MONTREAL — The recent controversy over a male-led ballet performance that was billed as an homage to women highlights the need to address gender inequality in the dance world, according to a former ballet dancer who brought the issue to public attention.
Kathleen Rea launched a petition last week to get Montreal-based Les Grands ballets canadiens to add a female choreographer to an upcoming show entitled, “Femmes,” after she learned it was created by three men.
The now-closed petition, which collected almost 3,000 signatures, criticized the campaign’s “objectifying” marketing language, which referred to women as “one of culture’s most generous symbols.”
Rea, 48, a choreographer based in Toronto, said her frustration grew when she learned the National Ballet of Canada’s 2018-19 lineup doesn’t include any pieces choreographed by women. She said it made her realize little had changed in the years since she’d danced with the company.
“When I danced with the National Ballet company of Canada, out of the 40 or 50 ballets I danced, only one was choreographed by a woman — and that was 20 years ago,” said Rea, who runs a small dance theatre company.
“I had so hoped that change had happened in the ballet world since then, but when I saw this program I thought, ‘it hasn’t, and this is the time to speak out.”’
In response to the furor surrounding the petition, Les Grands ballets canadiens announced Tuesday it was changing the show’s name from “Femmes” to “Parlami d’Amore,” an Italian title meaning “talk to me about love.”
Artistic director Ivan Cavallari said in a statement the company’s current season includes two ballets created by women, and added he was also making plans to meet with three female choreographers and a female orchestra head to discuss a future performance.
“We have heard, we’re taking action and we reaffirm our openness to dialogue, continuing to make way for women,” Cavallari said.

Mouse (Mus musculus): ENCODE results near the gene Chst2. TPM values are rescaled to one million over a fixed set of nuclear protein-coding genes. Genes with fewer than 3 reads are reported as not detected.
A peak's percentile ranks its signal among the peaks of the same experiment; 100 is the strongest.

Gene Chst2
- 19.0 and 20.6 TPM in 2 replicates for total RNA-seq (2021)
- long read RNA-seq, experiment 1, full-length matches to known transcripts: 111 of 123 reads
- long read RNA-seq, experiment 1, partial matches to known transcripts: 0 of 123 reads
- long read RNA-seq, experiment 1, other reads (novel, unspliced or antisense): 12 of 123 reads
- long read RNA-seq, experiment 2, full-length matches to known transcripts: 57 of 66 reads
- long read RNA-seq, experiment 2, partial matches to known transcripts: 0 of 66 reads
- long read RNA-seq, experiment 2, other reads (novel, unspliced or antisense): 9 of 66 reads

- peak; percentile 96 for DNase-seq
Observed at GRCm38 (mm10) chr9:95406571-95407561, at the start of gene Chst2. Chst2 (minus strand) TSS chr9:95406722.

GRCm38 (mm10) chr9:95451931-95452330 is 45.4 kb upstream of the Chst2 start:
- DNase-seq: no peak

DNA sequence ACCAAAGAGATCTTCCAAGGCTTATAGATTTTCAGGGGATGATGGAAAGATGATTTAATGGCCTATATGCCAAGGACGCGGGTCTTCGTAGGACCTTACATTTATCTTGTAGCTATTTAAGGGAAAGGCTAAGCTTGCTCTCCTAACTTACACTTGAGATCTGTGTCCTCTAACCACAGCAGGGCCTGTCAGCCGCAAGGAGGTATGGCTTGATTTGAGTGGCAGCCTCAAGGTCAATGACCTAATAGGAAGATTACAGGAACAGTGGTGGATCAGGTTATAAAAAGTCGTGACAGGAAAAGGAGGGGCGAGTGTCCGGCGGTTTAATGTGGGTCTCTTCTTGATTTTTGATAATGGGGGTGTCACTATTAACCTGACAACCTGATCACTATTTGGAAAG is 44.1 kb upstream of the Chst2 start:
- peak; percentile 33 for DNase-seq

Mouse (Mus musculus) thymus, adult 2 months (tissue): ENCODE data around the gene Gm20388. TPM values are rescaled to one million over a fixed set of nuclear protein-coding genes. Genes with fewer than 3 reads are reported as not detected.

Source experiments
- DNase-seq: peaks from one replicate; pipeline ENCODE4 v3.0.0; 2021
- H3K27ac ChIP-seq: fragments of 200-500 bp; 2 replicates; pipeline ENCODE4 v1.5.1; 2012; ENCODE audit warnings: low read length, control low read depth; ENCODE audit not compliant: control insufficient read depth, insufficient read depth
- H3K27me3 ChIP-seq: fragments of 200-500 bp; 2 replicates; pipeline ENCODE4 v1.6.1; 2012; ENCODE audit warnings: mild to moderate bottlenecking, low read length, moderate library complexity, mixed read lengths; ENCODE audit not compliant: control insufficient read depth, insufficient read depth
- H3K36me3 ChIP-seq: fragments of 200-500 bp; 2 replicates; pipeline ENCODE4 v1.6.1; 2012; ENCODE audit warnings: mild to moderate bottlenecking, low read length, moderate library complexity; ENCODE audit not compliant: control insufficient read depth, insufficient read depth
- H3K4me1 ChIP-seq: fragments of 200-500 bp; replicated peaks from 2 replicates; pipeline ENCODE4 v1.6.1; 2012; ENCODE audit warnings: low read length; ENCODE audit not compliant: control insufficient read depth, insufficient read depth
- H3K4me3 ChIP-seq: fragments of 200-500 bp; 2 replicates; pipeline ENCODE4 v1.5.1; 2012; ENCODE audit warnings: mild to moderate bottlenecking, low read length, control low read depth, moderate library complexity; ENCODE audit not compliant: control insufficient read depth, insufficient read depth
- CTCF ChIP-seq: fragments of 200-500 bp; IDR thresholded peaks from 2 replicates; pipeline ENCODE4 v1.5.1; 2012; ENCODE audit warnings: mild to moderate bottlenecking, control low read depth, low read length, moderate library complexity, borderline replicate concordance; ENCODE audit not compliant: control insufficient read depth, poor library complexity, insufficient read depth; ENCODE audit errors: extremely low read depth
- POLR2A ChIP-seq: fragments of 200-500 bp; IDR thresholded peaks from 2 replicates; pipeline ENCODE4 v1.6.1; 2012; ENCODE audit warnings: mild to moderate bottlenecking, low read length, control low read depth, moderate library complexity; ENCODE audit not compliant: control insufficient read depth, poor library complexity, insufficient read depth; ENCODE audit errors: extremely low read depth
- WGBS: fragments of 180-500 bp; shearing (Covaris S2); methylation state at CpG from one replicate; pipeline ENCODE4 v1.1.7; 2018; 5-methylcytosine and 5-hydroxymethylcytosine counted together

One of Parlami d’Amore’s three choreographers, Medhi Walerski, backed out of the show in order to express his support for what he called “a more inclusive participation of female artists in the dance world.”
Rea said that while she’s pleased with the results of her petition, more needs to be done to address the “shocking” gender inequality in the ballet industry.
While dancers are overwhelmingly female, she said most of the board members, artistic directors and choreographers are male.
“The board of directors of the big companies, the positions are mostly held by white men,” she said. “And the white men tend to hire white male artistic directors, who tend to hire white male choreographers.”
She said aspiring female choreographers aren’t given the same chance to prove themselves as their male counterparts, who benefit from more funding, support, and mentorship opportunities.
Rea is developing a tip sheet for dance companies with suggestions on how they can support female choreographers and increase diversity in leadership roles.
She also has a meeting scheduled with Cavallari, during which she’ll press him to hire a female choreographer to replace Walerski and ask him to commit to implementing programs for up-and-coming female choreographers.
In the current climate of heightened awareness regarding gender inequality, ushered in by the .MeToo and .TimesUp movements, the ballet world must change, if only for it’s own good, Rea said.
“If they want to stay current and relevant, they need to do this for their survival,” she said.
“The audience base is largely women, and in the post .metoo, women’s march era, women aren’t going to stand for this any more.”